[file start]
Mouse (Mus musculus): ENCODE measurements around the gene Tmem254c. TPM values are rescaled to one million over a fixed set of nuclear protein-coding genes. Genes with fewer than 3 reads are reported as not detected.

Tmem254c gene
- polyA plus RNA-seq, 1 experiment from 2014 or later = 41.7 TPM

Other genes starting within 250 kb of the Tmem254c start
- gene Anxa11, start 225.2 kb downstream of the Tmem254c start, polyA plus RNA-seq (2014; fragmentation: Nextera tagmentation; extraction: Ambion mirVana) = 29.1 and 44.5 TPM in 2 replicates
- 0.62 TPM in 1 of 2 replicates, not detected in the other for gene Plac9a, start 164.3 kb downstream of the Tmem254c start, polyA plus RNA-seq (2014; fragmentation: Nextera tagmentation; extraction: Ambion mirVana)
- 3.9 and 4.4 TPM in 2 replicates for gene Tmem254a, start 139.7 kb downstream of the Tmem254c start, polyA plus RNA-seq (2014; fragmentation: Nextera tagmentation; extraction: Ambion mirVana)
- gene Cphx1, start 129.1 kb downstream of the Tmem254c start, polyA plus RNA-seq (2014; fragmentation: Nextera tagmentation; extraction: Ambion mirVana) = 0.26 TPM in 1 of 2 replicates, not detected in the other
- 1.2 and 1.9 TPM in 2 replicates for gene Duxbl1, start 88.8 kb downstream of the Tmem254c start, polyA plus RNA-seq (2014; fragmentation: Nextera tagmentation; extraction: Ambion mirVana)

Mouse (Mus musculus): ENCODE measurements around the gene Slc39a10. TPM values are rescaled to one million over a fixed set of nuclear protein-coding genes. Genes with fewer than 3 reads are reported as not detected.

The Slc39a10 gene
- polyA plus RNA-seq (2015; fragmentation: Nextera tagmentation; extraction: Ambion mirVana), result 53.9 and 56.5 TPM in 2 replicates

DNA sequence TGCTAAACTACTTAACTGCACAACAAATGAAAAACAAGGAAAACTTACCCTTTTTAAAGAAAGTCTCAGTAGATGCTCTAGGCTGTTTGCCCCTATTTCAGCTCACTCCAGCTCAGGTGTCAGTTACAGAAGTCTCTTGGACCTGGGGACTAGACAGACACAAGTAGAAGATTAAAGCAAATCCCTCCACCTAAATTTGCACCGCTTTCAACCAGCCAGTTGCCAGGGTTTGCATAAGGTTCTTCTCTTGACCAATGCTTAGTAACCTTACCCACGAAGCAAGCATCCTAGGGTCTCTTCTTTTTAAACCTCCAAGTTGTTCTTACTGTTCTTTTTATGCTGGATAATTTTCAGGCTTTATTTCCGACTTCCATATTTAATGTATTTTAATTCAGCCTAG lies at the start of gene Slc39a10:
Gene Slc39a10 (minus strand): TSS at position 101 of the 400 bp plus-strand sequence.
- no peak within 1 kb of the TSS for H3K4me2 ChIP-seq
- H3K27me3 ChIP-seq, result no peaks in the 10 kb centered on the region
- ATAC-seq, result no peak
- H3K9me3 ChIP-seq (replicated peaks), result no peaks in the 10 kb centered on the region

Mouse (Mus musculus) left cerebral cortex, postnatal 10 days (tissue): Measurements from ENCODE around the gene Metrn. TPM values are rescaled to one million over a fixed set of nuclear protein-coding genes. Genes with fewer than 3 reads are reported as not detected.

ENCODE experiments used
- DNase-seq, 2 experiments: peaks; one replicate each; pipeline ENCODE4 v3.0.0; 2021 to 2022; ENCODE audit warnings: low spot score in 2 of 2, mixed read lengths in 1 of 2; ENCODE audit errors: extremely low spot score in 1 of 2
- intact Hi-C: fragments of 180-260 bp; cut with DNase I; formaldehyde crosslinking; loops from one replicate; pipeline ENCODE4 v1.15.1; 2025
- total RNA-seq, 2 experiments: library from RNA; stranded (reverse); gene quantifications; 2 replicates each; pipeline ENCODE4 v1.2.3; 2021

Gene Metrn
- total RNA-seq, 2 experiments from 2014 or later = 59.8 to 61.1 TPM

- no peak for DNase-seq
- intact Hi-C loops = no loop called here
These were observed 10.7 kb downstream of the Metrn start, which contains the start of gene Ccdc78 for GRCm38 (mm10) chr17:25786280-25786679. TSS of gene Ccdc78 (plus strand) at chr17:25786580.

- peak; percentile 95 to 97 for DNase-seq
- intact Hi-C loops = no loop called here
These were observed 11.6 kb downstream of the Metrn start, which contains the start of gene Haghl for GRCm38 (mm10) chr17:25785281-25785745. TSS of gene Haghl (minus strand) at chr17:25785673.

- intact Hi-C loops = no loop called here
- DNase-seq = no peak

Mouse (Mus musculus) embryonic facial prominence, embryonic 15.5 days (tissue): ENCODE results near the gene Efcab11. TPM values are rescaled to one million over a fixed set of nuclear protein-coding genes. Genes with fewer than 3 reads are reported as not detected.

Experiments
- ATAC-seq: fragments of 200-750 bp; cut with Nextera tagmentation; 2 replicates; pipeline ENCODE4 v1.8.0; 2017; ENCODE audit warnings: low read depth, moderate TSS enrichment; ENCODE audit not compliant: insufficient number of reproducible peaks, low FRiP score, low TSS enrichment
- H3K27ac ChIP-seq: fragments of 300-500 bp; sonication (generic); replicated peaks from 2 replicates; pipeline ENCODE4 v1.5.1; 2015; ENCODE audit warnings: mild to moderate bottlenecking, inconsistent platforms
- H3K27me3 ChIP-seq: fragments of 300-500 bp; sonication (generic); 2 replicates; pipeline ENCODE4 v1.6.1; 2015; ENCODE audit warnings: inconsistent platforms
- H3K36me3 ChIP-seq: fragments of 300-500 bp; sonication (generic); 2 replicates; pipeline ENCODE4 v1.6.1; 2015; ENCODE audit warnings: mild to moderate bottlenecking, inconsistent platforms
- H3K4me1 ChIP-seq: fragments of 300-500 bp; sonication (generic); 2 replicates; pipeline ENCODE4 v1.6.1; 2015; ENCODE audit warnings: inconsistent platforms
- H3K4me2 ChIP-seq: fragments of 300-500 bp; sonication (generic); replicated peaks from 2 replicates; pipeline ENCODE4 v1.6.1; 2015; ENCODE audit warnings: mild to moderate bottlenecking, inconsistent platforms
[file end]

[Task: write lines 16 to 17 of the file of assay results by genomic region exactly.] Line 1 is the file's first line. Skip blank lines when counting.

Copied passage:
- H3K27me3 ChIP-seq, result no peaks in the 10 kb centered on the region
- ATAC-seq, result no peak